Wednesday, November 14, 2018

Process Management in Unix System

Are you looking for an article on how does process management happen in Unix? Would you like to foreground and background processes in the Unix? Are you also would you like to know about commands related to the process management? If yes, then you reached the right place. This article provides detailed information about process management in Unix system.


The new process will be created and started whenever we issue a command in the Unix system. In order to execute a program or a command, a special environment is created. e.g. If we execute the command 'grep' or 'ls', it will start the process internally.

The process ID (aka pid) is five-digit id used by Unix operating system to track process. It is unique for each process in given executing Unix environment.
The pid values repeat because all the possible numbers are used up. However, no two processes with the same pid exist in the Unix system because it is used to track each process.

Types of processes

There are two types of processes-
  1. Foreground processes
  2. Background processes

1. Foreground Processes

The process which takes input from the keyboard and sends its output to the screen is a foreground process. 

If any foreground process is running we cannot execute any other command or start any other process as prompt will not be available until the existing process is finished.
e.g. When we execute 'ls' command output is returned to the screen. It is an example of the foreground process.

2. Background Processes

The process which runs without being connected to your keyboard is called the background process.

The background process goes in wait mode if it requires any keyboard input. We can execute other commands while the existing process is running.  In order to execute the command in background mode, add an ampersand (&) at the end of the command.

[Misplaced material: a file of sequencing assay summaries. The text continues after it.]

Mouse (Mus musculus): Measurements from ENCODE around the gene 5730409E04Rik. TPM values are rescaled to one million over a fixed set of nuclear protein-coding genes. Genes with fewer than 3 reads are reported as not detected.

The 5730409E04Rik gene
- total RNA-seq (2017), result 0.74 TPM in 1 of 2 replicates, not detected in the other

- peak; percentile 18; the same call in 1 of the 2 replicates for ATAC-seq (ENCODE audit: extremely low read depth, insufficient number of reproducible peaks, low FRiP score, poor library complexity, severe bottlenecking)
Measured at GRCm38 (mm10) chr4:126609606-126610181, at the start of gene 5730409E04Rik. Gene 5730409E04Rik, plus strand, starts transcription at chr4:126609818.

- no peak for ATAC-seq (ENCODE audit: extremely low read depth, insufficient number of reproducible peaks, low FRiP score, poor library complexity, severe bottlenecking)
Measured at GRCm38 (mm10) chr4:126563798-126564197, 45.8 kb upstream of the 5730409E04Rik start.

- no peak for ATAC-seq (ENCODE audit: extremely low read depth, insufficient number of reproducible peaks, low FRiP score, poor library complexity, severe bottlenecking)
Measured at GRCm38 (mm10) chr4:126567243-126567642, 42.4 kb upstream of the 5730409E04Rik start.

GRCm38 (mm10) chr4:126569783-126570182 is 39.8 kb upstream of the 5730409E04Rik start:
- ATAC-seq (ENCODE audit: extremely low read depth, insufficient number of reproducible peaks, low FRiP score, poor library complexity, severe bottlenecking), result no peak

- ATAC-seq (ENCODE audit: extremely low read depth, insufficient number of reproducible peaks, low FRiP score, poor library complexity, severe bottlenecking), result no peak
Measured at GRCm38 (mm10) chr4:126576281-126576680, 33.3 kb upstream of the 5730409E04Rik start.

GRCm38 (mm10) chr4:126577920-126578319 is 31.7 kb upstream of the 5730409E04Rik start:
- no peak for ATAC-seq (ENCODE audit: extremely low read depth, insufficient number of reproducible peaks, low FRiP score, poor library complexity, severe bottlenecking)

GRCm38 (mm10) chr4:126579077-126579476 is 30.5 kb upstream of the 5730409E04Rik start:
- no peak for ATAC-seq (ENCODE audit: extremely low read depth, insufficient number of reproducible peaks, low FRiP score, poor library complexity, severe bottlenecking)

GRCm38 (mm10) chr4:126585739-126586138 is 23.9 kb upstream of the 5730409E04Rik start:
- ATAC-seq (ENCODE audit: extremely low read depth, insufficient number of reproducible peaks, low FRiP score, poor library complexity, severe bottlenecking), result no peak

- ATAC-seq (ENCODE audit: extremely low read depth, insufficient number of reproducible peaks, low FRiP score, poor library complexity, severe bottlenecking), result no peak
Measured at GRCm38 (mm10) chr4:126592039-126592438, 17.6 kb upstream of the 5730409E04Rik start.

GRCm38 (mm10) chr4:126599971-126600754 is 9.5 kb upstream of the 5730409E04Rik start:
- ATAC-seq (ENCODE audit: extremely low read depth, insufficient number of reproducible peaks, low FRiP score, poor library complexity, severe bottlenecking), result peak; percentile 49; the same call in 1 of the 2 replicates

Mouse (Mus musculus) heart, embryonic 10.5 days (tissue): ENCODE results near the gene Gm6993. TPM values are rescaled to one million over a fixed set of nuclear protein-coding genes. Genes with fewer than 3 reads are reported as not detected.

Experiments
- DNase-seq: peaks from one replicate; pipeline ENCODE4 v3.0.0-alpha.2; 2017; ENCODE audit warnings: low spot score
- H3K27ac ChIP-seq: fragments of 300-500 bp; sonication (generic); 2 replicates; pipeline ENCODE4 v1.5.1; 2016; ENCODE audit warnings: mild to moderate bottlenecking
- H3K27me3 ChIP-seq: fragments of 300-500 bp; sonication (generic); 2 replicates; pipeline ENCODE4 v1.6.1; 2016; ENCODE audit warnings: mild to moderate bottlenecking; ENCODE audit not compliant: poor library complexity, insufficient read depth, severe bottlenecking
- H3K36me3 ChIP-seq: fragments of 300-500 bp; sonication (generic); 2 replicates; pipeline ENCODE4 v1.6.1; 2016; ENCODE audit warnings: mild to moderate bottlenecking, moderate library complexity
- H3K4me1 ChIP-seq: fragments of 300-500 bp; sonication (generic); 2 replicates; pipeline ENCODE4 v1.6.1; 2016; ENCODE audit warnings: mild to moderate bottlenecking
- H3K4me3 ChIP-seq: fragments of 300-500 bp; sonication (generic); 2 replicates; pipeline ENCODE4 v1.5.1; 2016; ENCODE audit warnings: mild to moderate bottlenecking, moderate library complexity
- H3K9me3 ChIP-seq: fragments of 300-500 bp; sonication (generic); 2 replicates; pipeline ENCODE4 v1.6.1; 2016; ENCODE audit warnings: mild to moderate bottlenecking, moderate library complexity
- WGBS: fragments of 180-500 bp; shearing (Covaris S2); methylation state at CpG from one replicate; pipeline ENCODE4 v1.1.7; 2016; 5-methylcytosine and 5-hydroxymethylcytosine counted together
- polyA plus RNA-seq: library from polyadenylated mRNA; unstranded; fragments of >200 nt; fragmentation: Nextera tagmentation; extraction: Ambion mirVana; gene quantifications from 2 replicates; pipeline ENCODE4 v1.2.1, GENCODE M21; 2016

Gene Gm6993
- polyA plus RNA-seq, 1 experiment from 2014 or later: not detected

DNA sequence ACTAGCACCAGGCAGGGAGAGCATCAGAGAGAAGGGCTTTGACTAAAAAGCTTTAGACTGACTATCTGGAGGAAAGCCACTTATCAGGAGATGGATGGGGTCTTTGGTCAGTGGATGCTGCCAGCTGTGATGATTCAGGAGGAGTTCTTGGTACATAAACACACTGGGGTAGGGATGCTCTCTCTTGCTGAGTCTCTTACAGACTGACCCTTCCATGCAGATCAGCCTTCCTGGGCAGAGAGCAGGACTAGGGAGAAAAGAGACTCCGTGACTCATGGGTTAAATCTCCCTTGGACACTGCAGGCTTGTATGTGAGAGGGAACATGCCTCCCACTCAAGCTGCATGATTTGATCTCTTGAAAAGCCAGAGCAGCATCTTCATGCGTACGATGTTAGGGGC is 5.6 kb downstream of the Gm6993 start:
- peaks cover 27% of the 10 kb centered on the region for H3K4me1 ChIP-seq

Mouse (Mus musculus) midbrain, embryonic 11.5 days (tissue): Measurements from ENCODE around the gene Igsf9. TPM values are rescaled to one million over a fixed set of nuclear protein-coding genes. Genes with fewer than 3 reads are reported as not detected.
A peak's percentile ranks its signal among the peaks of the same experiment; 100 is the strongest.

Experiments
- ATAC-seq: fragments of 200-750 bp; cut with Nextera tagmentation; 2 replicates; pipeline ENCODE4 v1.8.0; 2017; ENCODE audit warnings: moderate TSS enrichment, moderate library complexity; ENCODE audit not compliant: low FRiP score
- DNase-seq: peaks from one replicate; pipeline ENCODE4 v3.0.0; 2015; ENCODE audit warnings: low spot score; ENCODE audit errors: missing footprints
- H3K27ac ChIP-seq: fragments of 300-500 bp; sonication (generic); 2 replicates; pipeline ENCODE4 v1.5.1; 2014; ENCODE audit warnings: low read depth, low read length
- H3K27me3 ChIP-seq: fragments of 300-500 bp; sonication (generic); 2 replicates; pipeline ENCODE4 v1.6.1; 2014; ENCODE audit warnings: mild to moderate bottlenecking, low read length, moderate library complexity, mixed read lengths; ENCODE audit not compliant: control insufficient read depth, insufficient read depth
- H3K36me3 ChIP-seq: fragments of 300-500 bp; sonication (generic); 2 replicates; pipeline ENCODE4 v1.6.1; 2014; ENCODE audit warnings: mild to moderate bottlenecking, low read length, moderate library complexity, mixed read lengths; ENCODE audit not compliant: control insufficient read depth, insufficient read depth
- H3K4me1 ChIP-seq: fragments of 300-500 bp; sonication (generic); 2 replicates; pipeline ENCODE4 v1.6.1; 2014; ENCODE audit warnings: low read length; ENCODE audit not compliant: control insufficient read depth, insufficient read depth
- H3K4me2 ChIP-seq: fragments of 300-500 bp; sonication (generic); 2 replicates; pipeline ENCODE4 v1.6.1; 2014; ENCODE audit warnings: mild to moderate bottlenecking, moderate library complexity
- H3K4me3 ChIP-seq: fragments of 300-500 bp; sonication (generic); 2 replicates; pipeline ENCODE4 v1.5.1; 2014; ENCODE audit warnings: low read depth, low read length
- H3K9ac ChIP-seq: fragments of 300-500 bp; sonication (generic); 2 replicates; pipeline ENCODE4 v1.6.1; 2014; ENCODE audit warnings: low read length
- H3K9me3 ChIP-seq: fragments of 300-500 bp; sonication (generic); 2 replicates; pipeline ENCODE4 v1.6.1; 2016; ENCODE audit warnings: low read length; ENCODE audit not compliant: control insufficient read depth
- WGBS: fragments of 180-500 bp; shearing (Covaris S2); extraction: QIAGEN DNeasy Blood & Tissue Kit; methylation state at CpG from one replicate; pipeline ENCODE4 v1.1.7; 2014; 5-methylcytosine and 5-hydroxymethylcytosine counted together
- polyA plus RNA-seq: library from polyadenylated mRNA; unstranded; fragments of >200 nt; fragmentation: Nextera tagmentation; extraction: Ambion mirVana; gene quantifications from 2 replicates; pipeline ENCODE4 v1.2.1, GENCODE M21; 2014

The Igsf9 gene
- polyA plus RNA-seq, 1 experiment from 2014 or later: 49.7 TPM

e.g. When we execute the command 'ls * &', it runs as the background process.


a) Use below command to list currently running processes

The result of this command will be
PID       TTY      TIME        CMD
18008     ttyp3    00:00:00    abc.sh
18311     ttyp3    00:03:31    test
19789     ttyp3    00:00:00    ps

b) In some cases, -f (i.e. full) option is used to get more information
$ps -f

The result of this command will be
abcuid   1138 3062 0 01:23:03 pts/6 0:00 abc
abcuid   2239 3602 0 02:22:54 pts/6 0:00 pqer
abcuid   3362 3157 0 03:10:53 pts/6 0:00 xyz

UID: It is the user ID that the process belongs to
PID: Process ID
PPID: Parent process ID
C: CPU utilization of process
STIME: Process start time
TTY: Terminal type
TIME: CPU time is taken by the process
CMD: The command that started this process

Child and Parent Processes

  • Two ID numbers will be assigned to each process.
  • These two ID numbers are the parent process ID (PPID) and the process ID (PID) or child id.
  • In the Unix system, each user process has a parent process and hence PPID is assigned to each user process.
  • The shell will act as a parent whenever we execute any command.
  • If we see the output of the command 'ps -f', we can notice that the process ID and the parent process ID is listed.
The video below provides more information about processes in Unix system.

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